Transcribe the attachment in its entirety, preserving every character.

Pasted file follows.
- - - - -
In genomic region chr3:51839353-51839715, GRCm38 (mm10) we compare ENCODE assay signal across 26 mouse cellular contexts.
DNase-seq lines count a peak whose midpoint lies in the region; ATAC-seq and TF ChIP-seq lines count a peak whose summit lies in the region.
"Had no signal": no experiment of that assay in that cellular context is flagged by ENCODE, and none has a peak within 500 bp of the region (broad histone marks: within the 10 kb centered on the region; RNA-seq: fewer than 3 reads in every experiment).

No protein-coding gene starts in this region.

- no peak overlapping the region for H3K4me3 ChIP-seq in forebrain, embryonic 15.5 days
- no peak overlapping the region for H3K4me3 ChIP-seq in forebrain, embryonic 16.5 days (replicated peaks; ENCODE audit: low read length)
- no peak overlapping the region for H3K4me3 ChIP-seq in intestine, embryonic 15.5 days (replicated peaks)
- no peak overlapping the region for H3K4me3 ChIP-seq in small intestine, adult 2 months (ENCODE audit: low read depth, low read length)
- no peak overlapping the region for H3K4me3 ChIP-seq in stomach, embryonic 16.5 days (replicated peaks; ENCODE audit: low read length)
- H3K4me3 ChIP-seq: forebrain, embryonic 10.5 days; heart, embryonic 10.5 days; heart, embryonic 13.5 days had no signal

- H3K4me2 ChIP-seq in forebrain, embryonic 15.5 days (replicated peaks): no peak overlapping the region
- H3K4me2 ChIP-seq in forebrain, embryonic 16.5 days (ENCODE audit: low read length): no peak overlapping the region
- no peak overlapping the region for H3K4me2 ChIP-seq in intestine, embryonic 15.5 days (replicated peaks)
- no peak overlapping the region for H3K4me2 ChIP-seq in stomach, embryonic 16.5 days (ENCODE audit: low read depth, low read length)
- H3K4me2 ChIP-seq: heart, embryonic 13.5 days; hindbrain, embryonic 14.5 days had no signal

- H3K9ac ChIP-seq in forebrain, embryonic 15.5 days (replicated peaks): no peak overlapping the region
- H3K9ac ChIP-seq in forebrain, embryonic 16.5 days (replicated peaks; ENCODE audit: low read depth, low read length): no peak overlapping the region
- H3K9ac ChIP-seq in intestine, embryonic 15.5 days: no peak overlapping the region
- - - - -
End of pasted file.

In genomic region chr3:51839353-51839715, GRCm38 (mm10) we compare ENCODE assay signal across 26 mouse cellular contexts.
DNase-seq lines count a peak whose midpoint lies in the region; ATAC-seq and TF ChIP-seq lines count a peak whose summit lies in the region.
"Had no signal": no experiment of that assay in that cellular context is flagged by ENCODE, and none has a peak within 500 bp of the region (broad histone marks: within the 10 kb centered on the region; RNA-seq: fewer than 3 reads in every experiment).

No protein-coding gene starts in this region.

- no peak overlapping the region for H3K4me3 ChIP-seq in forebrain, embryonic 15.5 days
- no peak overlapping the region for H3K4me3 ChIP-seq in forebrain, embryonic 16.5 days (replicated peaks; ENCODE audit: low read length)
- no peak overlapping the region for H3K4me3 ChIP-seq in intestine, embryonic 15.5 days (replicated peaks)
- no peak overlapping the region for H3K4me3 ChIP-seq in small intestine, adult 2 months (ENCODE audit: low read depth, low read length)
- no peak overlapping the region for H3K4me3 ChIP-seq in stomach, embryonic 16.5 days (replicated peaks; ENCODE audit: low read length)
- H3K4me3 ChIP-seq: forebrain, embryonic 10.5 days; heart, embryonic 10.5 days; heart, embryonic 13.5 days had no signal

- H3K4me2 ChIP-seq in forebrain, embryonic 15.5 days (replicated peaks): no peak overlapping the region
- H3K4me2 ChIP-seq in forebrain, embryonic 16.5 days (ENCODE audit: low read length): no peak overlapping the region
- no peak overlapping the region for H3K4me2 ChIP-seq in intestine, embryonic 15.5 days (replicated peaks)
- no peak overlapping the region for H3K4me2 ChIP-seq in stomach, embryonic 16.5 days (ENCODE audit: low read depth, low read length)
- H3K4me2 ChIP-seq: heart, embryonic 13.5 days; hindbrain, embryonic 14.5 days had no signal

- H3K9ac ChIP-seq in forebrain, embryonic 15.5 days (replicated peaks): no peak overlapping the region
- H3K9ac ChIP-seq in forebrain, embryonic 16.5 days (replicated peaks; ENCODE audit: low read depth, low read length): no peak overlapping the region
- H3K9ac ChIP-seq in intestine, embryonic 15.5 days: no peak overlapping the region